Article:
Jones, Finley and Salt Lake City poet Tanesha Nicole Tyler, who also is black, all told The Tribune they were offered $50 to perform on the Big Mouth Stage. That’s less than in past years, Finley said. They talked to their white poet friends and said many reported they had been offered $85.
Sewell provided a list of poets’ pay, ranging from $50 to $210. She initially said performers are given $50 if they’re local and somewhat more if they come from other states — though still not enough to defray travel expenses. (Most poets, Finley said, augment the small fees by selling “chapbooks,” self-published mini-volumes of poetry.)
But Jones is from Atlanta. Meanwhile, a Salt Lake City poet, Jesse Parent, said he was paid $85.
Sewell later said pay was higher for poets with “featured” sets, like Parent, and that Jones received a low offer because coordinators didn’t know he was from out of state, so he will be paid more. But Jones provided an email exchange before the festival in which he asked for more money to help with travel expenses from Atlanta and an organizer declined.
“It feels like people are trying to cover their tracks or place blame,” Jones said. “I just want somebody to be held accountable or take responsibility, whether it was intentional or they made a mistake. To me it feels very malicious, all in all.”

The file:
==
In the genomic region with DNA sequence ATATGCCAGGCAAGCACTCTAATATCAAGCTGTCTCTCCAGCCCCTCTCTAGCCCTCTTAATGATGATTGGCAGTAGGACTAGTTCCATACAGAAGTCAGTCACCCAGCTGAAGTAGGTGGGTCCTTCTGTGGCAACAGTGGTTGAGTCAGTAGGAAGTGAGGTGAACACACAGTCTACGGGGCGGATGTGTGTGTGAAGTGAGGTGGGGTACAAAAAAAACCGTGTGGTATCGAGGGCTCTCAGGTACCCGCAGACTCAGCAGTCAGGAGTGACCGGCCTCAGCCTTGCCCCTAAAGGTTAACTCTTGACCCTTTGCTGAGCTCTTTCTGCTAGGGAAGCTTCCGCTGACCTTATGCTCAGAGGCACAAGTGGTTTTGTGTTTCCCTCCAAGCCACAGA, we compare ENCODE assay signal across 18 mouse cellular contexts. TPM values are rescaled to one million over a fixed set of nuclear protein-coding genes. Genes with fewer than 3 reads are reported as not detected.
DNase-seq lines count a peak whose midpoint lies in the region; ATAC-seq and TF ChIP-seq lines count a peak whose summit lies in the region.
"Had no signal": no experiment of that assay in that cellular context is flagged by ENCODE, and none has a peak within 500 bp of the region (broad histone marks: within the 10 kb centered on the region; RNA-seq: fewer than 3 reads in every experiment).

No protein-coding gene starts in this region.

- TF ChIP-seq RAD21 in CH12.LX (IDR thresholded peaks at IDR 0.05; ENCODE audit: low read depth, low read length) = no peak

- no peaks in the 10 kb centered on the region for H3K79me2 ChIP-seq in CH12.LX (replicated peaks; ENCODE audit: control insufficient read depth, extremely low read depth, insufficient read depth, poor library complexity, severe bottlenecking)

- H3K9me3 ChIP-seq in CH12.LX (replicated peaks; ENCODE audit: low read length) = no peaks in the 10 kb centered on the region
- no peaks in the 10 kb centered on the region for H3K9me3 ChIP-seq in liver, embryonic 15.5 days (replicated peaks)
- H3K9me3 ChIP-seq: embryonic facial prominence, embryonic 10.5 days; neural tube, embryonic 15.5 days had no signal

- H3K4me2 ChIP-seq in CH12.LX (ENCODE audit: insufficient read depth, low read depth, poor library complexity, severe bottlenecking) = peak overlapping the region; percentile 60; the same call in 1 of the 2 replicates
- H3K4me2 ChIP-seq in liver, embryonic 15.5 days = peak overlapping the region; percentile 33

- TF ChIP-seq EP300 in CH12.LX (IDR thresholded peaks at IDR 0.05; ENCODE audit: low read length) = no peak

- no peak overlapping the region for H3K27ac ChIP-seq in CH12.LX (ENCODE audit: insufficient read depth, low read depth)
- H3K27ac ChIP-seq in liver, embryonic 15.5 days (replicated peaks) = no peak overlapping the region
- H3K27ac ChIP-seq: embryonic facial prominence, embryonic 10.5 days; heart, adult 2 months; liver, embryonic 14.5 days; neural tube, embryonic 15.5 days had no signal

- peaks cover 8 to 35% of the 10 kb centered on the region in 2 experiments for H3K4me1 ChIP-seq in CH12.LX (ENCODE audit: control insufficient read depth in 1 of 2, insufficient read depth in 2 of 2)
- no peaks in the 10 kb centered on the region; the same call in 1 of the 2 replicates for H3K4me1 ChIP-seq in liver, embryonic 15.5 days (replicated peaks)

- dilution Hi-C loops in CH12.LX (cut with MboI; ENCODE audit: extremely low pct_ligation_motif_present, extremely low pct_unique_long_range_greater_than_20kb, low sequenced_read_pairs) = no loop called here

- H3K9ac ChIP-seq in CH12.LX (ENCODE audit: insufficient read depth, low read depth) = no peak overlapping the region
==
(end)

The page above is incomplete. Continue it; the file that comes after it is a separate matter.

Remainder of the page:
Walker wrote about the poets’ pay in an anti-racism essay titled “White Lake City,” which won the festival’s Iron Pen Ultra award, given by the Salt Lake Community College Writing Center.
He read the essay onstage during a winners’ presentation — and said he was later stopped by a festival security guard when he tried to go onstage for a later poetry slam competition.
It was the second time security was called on Walker at the festival. While Jones was being heckled, a guard appeared — called by festival organizers to confront Walker, not the heckler, Sewell confirmed. Finlay and Jones said they were dismayed.